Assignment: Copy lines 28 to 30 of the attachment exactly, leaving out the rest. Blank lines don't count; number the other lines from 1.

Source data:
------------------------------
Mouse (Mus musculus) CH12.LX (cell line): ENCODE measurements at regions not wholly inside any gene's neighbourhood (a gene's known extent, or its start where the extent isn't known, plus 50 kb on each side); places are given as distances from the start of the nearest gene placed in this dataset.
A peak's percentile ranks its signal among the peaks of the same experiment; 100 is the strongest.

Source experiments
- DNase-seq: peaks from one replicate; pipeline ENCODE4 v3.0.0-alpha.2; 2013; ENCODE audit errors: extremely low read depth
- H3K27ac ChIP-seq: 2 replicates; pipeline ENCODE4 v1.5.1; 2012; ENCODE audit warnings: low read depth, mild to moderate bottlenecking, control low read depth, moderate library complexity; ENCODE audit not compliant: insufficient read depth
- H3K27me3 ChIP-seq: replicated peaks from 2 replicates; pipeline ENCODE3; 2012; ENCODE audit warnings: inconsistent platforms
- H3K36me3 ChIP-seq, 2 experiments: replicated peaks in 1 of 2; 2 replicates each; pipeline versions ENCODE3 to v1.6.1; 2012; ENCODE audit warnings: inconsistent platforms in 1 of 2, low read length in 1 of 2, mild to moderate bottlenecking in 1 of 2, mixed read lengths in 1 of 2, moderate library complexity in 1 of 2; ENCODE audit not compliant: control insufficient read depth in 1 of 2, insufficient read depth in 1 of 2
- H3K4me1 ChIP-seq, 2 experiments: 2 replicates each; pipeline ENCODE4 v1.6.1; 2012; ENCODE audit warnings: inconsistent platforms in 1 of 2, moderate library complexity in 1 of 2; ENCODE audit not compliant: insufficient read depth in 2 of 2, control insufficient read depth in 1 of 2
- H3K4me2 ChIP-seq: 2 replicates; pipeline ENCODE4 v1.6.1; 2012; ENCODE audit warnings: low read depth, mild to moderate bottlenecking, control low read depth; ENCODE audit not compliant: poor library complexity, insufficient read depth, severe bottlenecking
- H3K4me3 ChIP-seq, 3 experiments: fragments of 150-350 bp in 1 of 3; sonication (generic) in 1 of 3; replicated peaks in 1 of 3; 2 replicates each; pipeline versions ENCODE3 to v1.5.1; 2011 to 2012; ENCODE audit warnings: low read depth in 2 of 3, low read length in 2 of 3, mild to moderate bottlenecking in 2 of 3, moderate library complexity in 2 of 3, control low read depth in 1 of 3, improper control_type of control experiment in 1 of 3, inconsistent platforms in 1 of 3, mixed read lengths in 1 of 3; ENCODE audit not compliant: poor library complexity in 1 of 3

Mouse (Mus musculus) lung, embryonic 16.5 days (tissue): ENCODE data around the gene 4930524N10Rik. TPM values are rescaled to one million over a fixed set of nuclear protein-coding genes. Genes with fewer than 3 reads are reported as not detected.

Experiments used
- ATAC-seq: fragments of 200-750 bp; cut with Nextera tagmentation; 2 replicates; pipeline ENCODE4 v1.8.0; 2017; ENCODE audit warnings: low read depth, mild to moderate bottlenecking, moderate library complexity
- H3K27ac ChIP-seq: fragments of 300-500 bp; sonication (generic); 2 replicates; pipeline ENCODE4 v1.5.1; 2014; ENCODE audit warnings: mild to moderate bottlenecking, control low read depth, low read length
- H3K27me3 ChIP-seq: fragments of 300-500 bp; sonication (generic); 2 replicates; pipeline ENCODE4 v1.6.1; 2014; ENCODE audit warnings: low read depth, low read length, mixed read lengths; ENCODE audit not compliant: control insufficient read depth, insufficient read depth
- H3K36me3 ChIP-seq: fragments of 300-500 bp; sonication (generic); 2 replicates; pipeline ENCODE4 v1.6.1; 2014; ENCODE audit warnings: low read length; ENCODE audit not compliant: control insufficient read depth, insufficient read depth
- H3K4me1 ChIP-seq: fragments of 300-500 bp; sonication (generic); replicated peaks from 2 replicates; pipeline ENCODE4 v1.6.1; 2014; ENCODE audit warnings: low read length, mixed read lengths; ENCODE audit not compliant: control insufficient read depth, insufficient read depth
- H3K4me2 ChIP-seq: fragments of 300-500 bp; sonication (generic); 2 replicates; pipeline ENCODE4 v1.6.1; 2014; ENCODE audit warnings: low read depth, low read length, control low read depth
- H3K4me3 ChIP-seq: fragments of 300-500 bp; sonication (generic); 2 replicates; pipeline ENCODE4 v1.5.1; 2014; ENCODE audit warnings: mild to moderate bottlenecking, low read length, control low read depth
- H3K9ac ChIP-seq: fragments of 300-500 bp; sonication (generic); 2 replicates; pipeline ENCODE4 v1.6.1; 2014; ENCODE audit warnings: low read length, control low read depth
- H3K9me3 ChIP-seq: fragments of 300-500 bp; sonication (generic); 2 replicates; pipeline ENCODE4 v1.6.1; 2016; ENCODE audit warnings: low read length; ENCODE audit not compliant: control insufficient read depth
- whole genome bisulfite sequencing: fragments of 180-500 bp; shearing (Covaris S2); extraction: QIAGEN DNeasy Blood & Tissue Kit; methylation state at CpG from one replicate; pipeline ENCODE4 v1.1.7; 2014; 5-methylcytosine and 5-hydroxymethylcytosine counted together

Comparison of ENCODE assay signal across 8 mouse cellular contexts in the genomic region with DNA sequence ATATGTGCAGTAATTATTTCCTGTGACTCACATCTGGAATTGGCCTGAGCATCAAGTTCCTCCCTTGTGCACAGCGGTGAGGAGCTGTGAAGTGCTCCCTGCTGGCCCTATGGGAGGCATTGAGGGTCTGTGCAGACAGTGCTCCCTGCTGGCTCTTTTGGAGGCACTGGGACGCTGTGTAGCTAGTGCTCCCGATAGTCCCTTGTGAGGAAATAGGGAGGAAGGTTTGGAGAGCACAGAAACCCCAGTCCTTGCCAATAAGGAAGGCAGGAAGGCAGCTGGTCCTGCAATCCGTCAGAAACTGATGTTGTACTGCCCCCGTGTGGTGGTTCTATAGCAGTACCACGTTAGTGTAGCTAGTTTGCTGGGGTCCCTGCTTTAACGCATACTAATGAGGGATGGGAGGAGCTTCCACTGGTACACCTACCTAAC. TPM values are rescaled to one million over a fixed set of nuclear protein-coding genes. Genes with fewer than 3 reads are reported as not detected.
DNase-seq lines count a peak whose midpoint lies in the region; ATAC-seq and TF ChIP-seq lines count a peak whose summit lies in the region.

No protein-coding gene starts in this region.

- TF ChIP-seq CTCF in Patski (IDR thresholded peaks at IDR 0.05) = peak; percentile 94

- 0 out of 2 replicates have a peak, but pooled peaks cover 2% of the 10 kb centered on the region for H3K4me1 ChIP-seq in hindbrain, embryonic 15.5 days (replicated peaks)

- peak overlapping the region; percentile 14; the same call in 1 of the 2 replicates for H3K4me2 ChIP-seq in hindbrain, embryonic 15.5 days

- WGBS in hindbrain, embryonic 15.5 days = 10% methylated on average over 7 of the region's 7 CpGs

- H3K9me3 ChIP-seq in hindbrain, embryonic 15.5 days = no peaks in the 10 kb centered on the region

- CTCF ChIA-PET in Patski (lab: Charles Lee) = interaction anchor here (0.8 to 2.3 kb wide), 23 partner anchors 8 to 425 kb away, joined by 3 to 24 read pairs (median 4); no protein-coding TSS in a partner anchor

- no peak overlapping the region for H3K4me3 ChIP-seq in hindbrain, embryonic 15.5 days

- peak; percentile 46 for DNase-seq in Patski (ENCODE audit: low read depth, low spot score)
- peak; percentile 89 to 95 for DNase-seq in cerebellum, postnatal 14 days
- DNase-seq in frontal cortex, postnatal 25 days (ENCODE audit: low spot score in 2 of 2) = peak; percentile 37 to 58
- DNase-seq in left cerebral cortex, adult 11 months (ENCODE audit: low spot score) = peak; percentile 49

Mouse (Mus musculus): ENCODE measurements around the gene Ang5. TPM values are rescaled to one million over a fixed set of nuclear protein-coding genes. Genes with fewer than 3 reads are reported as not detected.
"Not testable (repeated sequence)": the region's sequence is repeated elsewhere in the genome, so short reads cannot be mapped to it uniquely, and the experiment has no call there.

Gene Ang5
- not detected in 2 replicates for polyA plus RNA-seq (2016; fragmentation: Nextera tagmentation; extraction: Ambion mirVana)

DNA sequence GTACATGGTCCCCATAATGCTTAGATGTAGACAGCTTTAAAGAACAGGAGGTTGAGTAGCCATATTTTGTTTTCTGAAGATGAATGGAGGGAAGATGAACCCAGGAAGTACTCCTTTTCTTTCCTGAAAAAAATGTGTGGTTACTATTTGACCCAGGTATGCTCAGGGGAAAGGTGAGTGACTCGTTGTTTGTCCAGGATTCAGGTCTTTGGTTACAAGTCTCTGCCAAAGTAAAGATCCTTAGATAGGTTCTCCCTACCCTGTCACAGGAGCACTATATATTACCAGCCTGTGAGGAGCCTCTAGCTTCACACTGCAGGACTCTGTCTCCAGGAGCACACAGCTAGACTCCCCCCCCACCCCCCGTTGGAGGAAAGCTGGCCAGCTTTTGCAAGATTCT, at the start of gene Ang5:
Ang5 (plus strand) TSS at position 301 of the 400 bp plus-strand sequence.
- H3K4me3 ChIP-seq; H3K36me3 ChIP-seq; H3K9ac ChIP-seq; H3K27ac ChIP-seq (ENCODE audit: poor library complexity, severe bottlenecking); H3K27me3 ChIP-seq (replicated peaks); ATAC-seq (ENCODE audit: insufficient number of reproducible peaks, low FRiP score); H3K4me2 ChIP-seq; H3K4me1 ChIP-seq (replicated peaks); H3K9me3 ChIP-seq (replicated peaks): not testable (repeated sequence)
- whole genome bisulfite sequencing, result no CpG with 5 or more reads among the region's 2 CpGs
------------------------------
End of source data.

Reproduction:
- peak overlapping the region; percentile 14; the same call in 1 of the 2 replicates for H3K4me2 ChIP-seq in hindbrain, embryonic 15.5 days

- WGBS in hindbrain, embryonic 15.5 days = 10% methylated on average over 7 of the region's 7 CpGs

- H3K9me3 ChIP-seq in hindbrain, embryonic 15.5 days = no peaks in the 10 kb centered on the region